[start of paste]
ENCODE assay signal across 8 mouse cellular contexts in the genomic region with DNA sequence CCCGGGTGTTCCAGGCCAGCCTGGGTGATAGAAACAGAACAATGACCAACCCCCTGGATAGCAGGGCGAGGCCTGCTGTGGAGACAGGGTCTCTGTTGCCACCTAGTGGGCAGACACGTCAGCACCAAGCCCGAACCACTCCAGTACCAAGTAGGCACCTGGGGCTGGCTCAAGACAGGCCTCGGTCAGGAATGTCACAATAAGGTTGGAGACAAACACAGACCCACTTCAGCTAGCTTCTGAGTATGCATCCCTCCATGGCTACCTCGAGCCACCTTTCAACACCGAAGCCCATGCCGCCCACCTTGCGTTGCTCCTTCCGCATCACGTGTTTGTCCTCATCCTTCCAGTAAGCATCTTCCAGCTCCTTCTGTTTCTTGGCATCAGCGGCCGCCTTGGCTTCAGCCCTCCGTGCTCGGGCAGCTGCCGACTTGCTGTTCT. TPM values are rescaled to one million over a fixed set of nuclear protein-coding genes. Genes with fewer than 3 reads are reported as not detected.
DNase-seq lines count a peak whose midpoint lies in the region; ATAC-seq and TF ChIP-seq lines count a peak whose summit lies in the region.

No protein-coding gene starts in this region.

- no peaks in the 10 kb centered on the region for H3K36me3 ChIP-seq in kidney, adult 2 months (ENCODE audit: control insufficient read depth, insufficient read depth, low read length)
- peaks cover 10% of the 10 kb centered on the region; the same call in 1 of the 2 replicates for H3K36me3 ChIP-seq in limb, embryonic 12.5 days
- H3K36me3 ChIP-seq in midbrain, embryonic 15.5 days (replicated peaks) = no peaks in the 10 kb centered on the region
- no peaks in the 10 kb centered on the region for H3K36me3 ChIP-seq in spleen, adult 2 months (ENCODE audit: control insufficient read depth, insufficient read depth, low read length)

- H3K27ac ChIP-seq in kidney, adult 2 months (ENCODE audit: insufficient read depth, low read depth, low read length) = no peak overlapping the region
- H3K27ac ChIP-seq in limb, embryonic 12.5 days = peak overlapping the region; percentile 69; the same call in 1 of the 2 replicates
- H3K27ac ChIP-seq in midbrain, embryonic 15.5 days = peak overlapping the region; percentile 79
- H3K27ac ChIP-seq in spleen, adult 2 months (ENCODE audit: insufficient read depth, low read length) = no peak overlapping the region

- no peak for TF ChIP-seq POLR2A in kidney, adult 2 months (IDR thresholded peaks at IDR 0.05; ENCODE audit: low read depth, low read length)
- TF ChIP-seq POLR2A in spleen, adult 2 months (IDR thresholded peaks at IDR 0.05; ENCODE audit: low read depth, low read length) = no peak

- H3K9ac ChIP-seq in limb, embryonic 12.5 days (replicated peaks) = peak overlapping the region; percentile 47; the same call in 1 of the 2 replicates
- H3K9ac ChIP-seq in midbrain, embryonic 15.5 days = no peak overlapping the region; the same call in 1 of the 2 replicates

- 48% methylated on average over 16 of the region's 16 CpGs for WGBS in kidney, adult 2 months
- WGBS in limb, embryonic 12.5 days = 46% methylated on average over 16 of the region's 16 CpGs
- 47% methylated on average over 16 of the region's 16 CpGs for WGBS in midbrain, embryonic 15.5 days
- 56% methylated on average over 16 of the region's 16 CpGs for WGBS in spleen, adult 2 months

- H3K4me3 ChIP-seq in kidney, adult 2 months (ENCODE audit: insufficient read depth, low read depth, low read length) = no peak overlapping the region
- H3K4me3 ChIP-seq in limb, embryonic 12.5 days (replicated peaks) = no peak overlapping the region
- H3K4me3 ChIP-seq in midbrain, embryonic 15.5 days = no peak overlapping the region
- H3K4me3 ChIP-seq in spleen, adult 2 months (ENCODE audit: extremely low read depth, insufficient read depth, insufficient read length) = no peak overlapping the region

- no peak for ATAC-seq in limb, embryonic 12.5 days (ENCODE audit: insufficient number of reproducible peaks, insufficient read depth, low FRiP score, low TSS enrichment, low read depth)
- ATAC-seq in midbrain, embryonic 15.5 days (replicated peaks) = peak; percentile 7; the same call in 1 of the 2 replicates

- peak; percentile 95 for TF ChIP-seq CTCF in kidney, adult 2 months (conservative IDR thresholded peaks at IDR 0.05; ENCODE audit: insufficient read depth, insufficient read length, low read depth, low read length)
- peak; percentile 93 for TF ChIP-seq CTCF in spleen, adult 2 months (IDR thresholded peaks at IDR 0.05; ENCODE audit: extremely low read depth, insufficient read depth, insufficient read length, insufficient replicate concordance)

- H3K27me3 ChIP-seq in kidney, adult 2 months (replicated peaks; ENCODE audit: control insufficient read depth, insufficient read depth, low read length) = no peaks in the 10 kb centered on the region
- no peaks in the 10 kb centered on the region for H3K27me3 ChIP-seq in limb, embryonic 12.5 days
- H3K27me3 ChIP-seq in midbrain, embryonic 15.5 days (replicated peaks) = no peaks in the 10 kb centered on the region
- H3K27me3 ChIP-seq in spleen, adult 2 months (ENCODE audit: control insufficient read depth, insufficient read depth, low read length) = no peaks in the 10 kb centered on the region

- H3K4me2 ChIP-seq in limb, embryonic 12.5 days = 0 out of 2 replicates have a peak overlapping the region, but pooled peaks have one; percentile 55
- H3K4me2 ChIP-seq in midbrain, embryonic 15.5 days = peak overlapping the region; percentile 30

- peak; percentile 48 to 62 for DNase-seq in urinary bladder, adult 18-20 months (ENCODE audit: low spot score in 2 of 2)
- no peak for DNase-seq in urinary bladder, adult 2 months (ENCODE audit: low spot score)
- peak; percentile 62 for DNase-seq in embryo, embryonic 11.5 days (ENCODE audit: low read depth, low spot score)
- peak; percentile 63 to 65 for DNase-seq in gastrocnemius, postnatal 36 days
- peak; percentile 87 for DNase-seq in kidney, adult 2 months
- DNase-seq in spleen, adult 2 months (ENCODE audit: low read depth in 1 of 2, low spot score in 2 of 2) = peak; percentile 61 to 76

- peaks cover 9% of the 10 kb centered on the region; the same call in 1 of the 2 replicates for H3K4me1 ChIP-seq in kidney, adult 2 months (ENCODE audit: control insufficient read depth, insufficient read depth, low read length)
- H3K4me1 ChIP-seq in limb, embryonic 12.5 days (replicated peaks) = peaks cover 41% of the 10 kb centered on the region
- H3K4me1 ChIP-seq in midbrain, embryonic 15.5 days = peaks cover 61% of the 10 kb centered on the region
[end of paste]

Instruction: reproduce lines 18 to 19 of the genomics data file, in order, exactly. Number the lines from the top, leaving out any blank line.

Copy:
- 47% methylated on average over 16 of the region's 16 CpGs for WGBS in midbrain, embryonic 15.5 days
- 56% methylated on average over 16 of the region's 16 CpGs for WGBS in spleen, adult 2 months